Last updated: 11 January 2004

LPI - First Photos

On 28 December, I had a clear (cold, for Southern California) night to try out some simple tests with the LPI. I didn't try anything fancy this first night out; just some straight forward shots of the Moon, Mars, and Saturn. There were two challenges: getting the object visible in the LPI, which provides about the same magnification and field-of-view (FOV) as a 6mm eyepiece, and focusing. You center the object in your eyepiece (I used a 26mm) and then replace the eyepiece with the LPI. If the image moves during this swap it won't appear on the "Live" screen on the LPI app. So a sturdy mount AND a well aligned finderscope are musts. Once you get the object in the LPI you then have to focus it. I discovered that the exposure setting affects the live view (which in hindsight isn't surprising) but since the exposure starts out at 0.001, it was too short to make the object (the Moon!) visible. Once the exposure is increased (either manually or by the "Auto Adj" button; I used both at times) then the object will eventually become visible. Once you get the image in view you can then focus it; this is a challenge if your mount is not sturdy, you are using an electronic focus (which may move the focus too much), you are using your hand (which induces vibrations in the image), or the telescope screen is not close to the telescope (when using manual focusing). You make as small an adjustment in focus as possible and then check the live view. Eventually you can get a good focus. There is a "focusing aid" on the LPI screen but I found it difficult to use while focusing. Once you get a good focus you should make an eyepiece "parfocal" using the supplied "parfocal ring". Meade suggests using the 26mm eyepiece, which I did, but upon reflection I later realized that a better eyepiece to use would be one that approximates the LPI FOV. (I'm going to try a 9.7mm eyepiece on the next night.)

Now on to the specifics.

ETX-125. I connected the Autostar Suite to the Autostar (using the shared network capability). I had an Autostar reset while trying to center the Moon in the LPI. Then the Autostar shutoff for some reason. The ETX was still ON but the Autostar wasn't; connections seemed OK. Odd. I started over and the problem did not reoccur. On launch of the LPI app the Moon would briefly appear in the "Live" screen and then disappear. Once I adjusted the exposure as noted above the image would be visible. I did select "Moon" as the object in the LPI app. I got a nice single frame shot of the Moon:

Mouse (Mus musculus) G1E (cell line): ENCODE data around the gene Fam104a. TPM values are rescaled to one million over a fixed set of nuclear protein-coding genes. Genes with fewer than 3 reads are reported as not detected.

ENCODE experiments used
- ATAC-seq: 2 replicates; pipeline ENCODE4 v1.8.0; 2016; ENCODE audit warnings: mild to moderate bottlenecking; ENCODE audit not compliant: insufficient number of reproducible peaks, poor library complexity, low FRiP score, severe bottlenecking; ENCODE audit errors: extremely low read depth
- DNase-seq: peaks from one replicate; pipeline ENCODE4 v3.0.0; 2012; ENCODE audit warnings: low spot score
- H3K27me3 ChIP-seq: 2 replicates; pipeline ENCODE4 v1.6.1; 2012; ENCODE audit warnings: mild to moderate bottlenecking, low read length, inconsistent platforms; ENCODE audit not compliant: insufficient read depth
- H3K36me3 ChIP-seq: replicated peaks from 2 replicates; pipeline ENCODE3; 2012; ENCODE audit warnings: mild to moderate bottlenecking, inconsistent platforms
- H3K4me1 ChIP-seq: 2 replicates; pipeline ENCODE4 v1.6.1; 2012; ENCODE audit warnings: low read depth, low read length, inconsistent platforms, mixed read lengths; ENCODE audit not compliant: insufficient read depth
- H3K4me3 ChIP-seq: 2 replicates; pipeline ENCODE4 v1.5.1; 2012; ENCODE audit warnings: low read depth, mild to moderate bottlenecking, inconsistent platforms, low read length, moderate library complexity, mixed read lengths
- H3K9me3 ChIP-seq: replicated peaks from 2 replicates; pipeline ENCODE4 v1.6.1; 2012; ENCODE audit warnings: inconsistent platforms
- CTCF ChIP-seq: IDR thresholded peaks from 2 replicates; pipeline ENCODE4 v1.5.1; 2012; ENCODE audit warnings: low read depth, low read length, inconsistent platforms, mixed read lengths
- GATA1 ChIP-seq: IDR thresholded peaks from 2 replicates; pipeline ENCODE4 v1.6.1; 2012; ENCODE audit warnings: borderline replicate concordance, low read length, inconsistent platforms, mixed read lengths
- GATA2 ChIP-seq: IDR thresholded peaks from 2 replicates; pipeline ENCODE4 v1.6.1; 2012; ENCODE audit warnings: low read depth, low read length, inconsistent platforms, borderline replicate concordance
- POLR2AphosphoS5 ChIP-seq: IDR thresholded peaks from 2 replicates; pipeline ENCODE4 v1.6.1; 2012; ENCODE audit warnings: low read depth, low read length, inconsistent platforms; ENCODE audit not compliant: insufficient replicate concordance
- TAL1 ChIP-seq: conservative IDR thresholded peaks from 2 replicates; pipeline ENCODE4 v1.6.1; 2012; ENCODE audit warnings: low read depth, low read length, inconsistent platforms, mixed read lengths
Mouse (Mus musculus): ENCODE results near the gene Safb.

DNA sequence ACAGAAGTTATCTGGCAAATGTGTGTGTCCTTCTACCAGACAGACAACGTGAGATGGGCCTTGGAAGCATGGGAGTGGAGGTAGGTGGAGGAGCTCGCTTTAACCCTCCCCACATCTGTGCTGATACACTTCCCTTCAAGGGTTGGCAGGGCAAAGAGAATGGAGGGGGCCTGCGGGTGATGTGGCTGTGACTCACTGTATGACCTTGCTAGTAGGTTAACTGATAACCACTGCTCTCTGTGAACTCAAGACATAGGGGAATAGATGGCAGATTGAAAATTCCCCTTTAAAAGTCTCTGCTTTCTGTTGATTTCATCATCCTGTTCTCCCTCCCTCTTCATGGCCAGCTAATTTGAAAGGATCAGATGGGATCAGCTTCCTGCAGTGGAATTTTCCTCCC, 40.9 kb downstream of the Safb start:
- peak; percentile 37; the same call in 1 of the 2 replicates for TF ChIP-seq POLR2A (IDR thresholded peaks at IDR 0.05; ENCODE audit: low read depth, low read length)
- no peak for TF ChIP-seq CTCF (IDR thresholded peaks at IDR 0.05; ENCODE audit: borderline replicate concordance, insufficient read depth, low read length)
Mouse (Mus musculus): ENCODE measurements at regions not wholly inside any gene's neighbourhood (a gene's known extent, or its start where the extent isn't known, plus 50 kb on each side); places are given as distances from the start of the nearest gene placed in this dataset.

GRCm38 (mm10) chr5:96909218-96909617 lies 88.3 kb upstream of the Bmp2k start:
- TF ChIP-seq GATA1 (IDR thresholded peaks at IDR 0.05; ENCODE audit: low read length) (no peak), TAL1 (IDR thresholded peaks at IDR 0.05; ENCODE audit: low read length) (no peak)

Back in the Autostar Suite starmap I pointed at Mars and selected to slew the telescope to it. It was centered but I couldn't keep it in the LPI FOV. The small FOV of the LPI really makes centering an object challenging. In the interest of time since I wanted to get some shots with each model telescope, I elected to move to the next telescope.

ETX-90RA. In order to demonstrate that you don't need an Autostar to use the LPI, I took these two single-frame photos with my ETX-90RA. The first is with the LPI in the normal eyepiece port and the second with it in the Shutan Wide Field Adapter.



ETX-70. Again, no Autostar was used. I did have to adjust the exposure for this single-frame shot as more of the Moon appeared in the FOV.


LXD55-8"SC. I didn't connect the Autostar this time either but just went straight to imaging with the LPI. I tried stacking (called "combining" in the LPI app). The first photo is a single-frame one of the Moon:


Compare the above to this automatically stacked image (I didn't note the number of images used):


I then moved to Mars. The "Live" screen continued to show the Moon. I had to quit and relaunch the LPI app to get it to "forget" the Moon. Here is a stacked image of Mars (was the focus bad or just atmospheric turbulence?):


By now, Saturn had risen above some obstructions so I moved to it and I noticed that the focus was definitely "soft". I spent considerable time trying to improve the focus. I managed to get this "interesting" photo of Saturn. This demonstrates what can happen if the telescope moves while images are captured and combined.


But letting the LPI take two images and combine them resulted in this not too bad photo of Saturn:


Bottom line: the LPI works and can do some nice astrophotography with any telescope. Using it can be a challenge (as with most imagers) but the results can be worth it. There are many more features and capabilities that I have yet to explore. In the future (when weather and schedule cooperate), I'll report more on the LPI and Autostar Suite. Stay tuned...

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Copyright ©2004 Michael L. Weasner /